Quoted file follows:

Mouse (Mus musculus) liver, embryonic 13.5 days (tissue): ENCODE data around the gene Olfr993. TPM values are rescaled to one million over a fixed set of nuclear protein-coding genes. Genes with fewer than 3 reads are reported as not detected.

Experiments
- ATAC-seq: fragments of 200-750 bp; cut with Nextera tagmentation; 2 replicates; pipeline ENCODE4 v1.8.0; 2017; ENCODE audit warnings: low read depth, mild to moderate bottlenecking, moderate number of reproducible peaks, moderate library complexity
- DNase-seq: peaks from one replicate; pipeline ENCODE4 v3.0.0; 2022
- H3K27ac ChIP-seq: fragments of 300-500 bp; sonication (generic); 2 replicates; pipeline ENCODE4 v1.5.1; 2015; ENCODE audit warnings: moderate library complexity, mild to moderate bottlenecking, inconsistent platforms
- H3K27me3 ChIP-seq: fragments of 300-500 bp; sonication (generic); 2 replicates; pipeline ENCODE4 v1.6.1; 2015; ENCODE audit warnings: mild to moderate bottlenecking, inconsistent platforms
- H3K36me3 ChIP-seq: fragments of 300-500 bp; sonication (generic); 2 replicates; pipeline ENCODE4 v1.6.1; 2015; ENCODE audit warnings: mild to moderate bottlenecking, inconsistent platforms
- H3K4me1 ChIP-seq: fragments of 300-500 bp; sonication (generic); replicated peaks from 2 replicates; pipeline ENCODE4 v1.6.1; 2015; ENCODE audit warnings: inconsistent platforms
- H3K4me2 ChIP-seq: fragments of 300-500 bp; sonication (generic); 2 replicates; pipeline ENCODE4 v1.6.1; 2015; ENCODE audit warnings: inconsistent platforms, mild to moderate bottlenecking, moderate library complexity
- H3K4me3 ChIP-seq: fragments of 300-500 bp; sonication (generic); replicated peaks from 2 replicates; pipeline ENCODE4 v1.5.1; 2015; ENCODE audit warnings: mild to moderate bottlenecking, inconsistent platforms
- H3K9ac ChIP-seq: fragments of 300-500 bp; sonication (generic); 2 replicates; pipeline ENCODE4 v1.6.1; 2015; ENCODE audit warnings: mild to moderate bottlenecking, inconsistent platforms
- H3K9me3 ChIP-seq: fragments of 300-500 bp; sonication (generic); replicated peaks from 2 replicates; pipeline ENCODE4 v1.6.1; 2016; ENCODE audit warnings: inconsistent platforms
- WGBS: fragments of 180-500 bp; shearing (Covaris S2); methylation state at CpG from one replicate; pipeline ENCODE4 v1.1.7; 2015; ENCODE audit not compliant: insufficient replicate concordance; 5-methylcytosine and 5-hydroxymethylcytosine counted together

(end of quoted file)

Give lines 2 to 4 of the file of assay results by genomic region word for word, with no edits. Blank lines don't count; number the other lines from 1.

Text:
Experiments
- ATAC-seq: fragments of 200-750 bp; cut with Nextera tagmentation; 2 replicates; pipeline ENCODE4 v1.8.0; 2017; ENCODE audit warnings: low read depth, mild to moderate bottlenecking, moderate number of reproducible peaks, moderate library complexity
- DNase-seq: peaks from one replicate; pipeline ENCODE4 v3.0.0; 2022